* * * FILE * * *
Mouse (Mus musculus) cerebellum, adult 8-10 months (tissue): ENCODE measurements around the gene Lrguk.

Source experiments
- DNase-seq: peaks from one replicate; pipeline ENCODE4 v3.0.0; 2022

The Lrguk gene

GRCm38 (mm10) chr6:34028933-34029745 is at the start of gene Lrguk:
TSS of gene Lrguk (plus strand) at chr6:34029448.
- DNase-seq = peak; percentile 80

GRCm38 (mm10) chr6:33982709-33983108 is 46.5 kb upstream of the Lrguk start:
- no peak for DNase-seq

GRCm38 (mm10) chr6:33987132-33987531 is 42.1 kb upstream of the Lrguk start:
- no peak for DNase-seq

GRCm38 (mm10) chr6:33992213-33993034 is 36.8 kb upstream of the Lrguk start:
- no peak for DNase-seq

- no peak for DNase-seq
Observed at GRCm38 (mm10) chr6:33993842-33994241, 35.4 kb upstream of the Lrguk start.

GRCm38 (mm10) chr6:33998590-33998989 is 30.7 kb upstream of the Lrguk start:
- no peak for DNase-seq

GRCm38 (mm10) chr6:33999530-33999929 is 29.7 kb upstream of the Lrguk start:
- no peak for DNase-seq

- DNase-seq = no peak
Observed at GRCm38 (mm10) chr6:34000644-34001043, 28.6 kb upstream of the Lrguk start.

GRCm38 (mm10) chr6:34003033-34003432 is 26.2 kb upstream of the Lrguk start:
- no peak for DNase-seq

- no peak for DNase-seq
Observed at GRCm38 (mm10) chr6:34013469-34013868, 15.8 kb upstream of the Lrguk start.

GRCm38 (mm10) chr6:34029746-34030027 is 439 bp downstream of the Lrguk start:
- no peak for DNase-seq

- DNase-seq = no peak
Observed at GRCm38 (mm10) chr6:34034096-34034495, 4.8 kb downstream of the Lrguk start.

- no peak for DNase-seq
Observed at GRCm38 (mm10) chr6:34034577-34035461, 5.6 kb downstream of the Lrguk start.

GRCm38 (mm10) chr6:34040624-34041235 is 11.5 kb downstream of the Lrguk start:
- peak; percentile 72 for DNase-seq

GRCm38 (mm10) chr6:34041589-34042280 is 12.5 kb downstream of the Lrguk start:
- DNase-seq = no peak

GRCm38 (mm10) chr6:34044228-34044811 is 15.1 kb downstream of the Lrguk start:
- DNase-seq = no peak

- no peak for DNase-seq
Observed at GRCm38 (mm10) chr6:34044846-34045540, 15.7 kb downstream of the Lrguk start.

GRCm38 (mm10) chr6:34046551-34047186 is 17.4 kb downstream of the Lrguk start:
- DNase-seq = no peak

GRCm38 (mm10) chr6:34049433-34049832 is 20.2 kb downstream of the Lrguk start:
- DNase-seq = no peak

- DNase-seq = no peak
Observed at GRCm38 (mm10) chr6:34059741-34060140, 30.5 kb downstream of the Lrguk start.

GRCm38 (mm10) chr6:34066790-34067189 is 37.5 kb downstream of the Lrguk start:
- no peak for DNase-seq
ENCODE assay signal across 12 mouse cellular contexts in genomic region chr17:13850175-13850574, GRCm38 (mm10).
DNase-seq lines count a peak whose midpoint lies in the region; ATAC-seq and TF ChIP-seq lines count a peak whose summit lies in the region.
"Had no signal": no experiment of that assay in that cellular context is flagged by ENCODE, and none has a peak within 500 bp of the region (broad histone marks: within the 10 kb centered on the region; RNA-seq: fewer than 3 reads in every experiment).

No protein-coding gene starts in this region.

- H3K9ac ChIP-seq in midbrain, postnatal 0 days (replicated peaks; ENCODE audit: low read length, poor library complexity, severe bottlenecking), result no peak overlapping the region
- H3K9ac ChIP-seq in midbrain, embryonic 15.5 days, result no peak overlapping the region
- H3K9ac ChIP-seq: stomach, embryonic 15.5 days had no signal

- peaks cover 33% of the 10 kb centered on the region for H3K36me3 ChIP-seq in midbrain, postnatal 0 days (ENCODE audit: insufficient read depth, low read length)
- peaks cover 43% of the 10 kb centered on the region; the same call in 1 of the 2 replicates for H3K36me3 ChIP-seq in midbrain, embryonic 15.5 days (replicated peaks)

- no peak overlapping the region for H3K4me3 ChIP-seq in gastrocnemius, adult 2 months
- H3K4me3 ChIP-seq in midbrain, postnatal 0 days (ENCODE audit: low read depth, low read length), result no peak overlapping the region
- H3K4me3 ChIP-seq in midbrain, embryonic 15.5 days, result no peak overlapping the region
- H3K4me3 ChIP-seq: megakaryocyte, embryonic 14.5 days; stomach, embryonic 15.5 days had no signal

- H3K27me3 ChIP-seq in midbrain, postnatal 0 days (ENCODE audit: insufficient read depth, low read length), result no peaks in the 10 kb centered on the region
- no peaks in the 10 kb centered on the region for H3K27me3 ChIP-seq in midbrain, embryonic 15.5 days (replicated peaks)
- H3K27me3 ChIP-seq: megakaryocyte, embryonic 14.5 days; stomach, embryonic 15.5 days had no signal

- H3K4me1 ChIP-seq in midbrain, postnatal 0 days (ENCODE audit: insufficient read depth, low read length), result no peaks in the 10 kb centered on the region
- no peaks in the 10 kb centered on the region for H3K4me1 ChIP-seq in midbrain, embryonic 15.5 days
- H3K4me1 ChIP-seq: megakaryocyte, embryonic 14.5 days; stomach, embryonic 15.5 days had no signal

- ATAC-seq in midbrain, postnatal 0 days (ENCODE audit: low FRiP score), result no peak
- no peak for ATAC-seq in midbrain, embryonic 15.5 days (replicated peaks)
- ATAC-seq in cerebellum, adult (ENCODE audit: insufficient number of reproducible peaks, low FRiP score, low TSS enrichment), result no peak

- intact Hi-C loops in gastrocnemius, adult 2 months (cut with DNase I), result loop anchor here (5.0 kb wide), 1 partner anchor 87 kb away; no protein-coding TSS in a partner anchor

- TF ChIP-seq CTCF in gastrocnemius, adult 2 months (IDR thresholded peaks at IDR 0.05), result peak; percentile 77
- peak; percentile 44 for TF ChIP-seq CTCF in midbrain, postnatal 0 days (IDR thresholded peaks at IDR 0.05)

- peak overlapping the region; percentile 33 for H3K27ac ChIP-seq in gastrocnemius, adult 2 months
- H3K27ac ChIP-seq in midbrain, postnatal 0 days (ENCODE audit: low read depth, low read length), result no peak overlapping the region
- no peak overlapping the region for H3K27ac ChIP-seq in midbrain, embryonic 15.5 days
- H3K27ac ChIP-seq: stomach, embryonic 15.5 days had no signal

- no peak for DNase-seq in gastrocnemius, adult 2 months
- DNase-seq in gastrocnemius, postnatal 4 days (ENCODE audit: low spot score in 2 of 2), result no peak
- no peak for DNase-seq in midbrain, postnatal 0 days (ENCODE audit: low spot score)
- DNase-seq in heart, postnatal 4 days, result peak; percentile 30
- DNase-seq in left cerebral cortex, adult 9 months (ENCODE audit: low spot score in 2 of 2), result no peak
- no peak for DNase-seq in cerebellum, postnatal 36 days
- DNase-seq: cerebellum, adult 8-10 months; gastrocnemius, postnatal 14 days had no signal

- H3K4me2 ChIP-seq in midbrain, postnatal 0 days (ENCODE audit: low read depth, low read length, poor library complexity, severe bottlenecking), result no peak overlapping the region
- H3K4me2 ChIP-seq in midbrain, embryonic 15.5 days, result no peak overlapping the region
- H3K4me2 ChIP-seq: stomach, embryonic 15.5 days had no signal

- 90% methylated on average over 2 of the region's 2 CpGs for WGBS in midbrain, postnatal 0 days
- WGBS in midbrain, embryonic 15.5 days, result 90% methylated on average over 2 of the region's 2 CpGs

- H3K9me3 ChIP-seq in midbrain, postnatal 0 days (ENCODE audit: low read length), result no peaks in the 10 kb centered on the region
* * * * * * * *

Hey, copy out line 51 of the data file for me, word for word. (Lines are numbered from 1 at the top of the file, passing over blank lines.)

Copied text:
No protein-coding gene starts in this region.